In a recent trip to western Maine, my family sat mesmerized by the glorious visits of a group of hummingbirds to our home in the woods. Visit after visit, each little jewel-colored shimmering bird, eating from the jar of nectar or hovering to look us in the face, captivated our minds. These tiny, miraculous creatures. Brian Doyle describes them: “…each the most amazing thing you have never seen, each thunderous wild heart the size of an infant’s fingernail.” The visits never lost their magic, but drew us all back to the deck from sunrise to sunset in hopes of again encountering these tiny winged gems. We found myriad ways to soak up their presence: simply stared at them, took slow motion videos, sketched hummingbird portraits, named them (Lucy and Bethel—the town we were in), kept track of the longest drinks of nectar, recapped stories of their quick visits, researched and discovered their resilience and power (they can fly for 500 miles without rest). And, for me, as I inevitably do in these powerful life moments, tried to learn from them in a way that would strengthen me as an educator.
I came to realize that these tiny creatures held the answer to a burning question many of us ask when giving feedback in writing: How do I give customized feedback for writers when I have so many students to nourish and so little time?
Teach like a hummingbird
A few ways:
- Fly like a hummingbird: Because of their wings, hummingbirds are able to manage multidirectional flight–they have the unusual ability to hover in one spot, fly backwards, side to side, straight up and down, and even upside-down (Audubon.org). Somehow, though, when you watch them closely, they are not rushing, simply visiting. Their visits differ in length and purpose. We as teachers can do this as well. Feedback for writers can be brief. We may visit with one writer for a five minute conference, walk the room to briefly visit others, share pointers, and then settle with another student for five minutes or so. Visit, explore, visit, explore—a lovely and generous dance of presence, thoughtfulness, and instruction.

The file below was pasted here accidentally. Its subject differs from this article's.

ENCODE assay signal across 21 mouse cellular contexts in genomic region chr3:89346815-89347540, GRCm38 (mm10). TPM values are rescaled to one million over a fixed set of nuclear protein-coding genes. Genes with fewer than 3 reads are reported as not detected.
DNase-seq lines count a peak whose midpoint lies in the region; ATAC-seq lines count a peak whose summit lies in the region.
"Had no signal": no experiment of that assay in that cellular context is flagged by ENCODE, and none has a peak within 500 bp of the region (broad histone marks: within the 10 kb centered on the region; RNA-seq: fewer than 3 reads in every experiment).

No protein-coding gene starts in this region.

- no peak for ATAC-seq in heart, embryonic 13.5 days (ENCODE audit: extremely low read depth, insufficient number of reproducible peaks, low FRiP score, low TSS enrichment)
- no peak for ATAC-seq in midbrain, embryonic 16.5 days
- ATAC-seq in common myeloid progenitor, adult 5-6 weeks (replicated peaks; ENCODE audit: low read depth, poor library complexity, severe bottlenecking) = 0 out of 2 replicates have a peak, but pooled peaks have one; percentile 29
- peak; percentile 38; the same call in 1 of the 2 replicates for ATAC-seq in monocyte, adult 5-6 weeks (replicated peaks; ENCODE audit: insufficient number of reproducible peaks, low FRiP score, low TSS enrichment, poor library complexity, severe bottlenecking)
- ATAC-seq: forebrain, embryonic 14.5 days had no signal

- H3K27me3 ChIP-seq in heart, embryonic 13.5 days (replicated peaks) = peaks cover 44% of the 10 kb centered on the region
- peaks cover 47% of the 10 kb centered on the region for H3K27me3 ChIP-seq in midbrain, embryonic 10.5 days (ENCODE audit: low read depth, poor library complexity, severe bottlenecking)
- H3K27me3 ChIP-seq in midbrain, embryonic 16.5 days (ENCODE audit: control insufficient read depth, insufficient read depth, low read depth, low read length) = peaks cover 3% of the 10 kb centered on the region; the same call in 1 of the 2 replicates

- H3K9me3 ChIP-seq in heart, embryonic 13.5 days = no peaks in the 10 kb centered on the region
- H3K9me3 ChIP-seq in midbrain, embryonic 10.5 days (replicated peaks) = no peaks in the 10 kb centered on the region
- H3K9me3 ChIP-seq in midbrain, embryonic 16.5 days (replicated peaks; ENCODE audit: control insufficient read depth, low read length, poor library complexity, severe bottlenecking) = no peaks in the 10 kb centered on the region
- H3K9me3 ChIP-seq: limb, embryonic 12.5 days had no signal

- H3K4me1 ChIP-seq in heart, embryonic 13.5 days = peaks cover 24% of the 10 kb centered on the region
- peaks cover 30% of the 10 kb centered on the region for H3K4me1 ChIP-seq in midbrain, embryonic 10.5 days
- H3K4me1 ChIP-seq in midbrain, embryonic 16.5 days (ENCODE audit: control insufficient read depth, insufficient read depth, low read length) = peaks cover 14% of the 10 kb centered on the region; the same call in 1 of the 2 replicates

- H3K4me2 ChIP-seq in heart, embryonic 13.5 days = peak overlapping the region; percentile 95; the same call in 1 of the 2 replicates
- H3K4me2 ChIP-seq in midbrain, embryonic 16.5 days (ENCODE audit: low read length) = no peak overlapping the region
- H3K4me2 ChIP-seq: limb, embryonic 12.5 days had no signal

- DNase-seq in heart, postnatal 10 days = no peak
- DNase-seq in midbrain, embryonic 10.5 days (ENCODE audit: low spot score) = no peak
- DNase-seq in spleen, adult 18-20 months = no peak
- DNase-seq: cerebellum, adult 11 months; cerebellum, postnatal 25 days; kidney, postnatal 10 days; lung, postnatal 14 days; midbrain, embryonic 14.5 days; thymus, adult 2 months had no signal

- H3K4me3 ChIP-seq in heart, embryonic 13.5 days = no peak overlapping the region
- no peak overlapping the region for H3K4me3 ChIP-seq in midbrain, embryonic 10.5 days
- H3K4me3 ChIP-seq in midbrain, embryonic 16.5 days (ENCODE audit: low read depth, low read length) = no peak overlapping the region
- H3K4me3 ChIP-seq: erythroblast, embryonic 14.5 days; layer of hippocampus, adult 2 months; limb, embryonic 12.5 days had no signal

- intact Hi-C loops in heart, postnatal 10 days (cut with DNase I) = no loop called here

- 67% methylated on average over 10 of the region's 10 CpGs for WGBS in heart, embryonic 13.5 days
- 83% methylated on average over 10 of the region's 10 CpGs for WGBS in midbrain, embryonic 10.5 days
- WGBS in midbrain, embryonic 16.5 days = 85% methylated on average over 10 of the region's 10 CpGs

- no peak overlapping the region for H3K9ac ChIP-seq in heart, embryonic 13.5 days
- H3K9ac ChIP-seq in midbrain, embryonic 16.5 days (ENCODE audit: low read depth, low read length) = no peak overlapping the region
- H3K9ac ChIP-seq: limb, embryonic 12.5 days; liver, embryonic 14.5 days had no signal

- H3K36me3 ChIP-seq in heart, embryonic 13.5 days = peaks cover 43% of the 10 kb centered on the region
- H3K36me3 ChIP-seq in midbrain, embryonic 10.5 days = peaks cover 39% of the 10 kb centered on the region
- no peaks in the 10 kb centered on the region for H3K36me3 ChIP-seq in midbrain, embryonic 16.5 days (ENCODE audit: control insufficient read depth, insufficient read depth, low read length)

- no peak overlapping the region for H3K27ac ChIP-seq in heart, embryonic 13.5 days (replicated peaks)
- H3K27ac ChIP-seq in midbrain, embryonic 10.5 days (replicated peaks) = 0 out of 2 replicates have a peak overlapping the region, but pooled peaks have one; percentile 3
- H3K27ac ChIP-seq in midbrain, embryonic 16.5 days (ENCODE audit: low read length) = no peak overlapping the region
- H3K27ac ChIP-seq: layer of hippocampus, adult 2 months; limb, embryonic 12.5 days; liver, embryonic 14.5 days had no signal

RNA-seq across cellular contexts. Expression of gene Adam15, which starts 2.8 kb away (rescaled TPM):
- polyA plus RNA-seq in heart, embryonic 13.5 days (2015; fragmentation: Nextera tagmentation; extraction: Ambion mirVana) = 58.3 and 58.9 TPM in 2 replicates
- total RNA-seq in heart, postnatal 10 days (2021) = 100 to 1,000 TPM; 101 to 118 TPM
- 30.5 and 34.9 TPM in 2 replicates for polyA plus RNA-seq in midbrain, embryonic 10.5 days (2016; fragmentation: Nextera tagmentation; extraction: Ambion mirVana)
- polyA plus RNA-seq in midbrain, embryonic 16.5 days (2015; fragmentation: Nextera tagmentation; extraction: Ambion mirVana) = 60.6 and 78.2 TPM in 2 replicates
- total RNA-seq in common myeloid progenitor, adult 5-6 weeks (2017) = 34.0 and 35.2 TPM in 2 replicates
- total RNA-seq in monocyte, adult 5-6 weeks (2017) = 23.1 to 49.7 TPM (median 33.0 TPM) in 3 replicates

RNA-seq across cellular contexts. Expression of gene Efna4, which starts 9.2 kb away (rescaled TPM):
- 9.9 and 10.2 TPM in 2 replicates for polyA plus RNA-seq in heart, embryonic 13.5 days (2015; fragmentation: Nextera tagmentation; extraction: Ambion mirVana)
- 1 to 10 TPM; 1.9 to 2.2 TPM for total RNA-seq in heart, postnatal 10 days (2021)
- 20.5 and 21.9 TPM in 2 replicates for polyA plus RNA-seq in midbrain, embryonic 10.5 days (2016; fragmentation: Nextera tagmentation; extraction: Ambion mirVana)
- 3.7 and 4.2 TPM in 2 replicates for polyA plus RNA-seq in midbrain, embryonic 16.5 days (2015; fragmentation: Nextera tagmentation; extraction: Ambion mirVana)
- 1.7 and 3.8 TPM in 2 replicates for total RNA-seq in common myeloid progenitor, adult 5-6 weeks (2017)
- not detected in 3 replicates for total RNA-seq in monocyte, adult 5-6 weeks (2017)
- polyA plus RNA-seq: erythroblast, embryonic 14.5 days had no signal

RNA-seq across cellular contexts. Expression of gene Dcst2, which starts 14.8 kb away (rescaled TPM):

- Think visit by visit: Perhaps five minutes sounds like a very brief amount of time (and it is!). Yet, having quicker, more frequent conversations with writers is the key to ongoing, writer-centered feedback. So, essentially, as writing coaches we may need to switch from a mindset of “in this conference I am going to teach all this writer needs to know” to “in this conference I am going to teach this writer one strategy that s/he is most ready for.” Trust that, visit by visit, conversation by conversation, you will teach the writer. In Bird by Bird, author Anne Lammott’s father captures this best. If you have not had the pleasure of reading this collection of essays, I quote this part directly:
“Thirty years ago my older brother, who was ten years old at the time, was trying to get a report written on birds that he’d had three months to write, which was due the next day. We were out at our family cabin in Bolinas, and he was at the kitchen table close to tears, surrounded by binder paper and pencils and unopened books about birds, immobilized by the hugeness of the task ahead. Then my father sat down beside him put his arm around my brother’s shoulder, and said, “Bird by bird, buddy. Just take it bird by bird.”
We, too, can think of feedback in this way: bird by bird, visit by visit, five minutes by five minutes. Imagine that feedback is strung together like pearls, adding each bead one at a time, letting feedback settle and sink into the writer’s repertoire of strategies, and then later to return to add another bead. Think coaching writers toward success in a string of visits.
- Hummingbirds are pollinators: Their favorite food is the sweet nectar from flowers and they bring the pollen from one flower to the next, on their wings and body and needle-like beak. We know that from pollination there are seeds and those seeds become the next flower. For us hummingbird educators, we can think of our conversations and feedback in this same process. I will often hold conferences that take this shape:
- Model one strategy that the writer can try
- Coach the writer to try it
- Ask the writer to teach it to another writer (the seed is formed)
- Support the writers in giving feedback to each other using this strategy in upcoming writing sessions (and the flower blooms)
We remember, as Joy Kirr shares in Shift This, that there is not one writing teacher in the room (the grown-up), all of us are writers who can give feedback that pollinates.
As we consider the hummingbird approach to feedback, here is one last fact to inspire you. When the first European explorers saw a hummingbird, they called them Joyas voladoras, flying jewels. A jewel is certainly what you are to your students and the world of education.
Joy Kirr, Shift This